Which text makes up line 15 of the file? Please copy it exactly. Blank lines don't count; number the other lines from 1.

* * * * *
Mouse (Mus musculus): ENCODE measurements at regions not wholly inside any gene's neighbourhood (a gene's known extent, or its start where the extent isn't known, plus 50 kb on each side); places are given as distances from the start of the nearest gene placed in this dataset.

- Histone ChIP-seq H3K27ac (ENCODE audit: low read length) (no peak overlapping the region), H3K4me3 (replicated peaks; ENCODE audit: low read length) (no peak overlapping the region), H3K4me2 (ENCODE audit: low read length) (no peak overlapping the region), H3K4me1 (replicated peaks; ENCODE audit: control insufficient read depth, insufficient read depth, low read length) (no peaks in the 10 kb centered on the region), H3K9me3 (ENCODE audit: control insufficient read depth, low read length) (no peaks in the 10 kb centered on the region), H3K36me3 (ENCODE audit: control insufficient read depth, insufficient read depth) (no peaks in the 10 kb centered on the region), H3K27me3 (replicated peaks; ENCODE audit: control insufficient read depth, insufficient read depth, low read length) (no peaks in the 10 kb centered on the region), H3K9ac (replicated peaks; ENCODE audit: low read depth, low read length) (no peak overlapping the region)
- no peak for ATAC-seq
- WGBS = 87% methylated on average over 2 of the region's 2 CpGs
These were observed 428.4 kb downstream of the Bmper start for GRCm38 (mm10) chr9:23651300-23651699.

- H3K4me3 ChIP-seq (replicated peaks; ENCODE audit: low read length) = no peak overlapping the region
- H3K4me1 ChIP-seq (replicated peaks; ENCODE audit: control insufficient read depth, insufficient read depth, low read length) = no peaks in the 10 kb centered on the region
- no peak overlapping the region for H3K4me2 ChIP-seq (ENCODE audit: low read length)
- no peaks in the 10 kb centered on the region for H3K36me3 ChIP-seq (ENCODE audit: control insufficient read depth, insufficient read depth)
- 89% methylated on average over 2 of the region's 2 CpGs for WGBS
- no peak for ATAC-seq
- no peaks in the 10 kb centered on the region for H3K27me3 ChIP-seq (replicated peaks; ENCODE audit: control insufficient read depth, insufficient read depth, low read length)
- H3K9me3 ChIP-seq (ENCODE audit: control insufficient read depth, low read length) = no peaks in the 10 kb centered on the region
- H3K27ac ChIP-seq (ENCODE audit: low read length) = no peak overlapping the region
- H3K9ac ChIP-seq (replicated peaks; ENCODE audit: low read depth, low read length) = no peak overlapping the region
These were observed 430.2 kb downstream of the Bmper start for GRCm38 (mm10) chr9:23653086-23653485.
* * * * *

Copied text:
- H3K9ac ChIP-seq (replicated peaks; ENCODE audit: low read depth, low read length) = no peak overlapping the region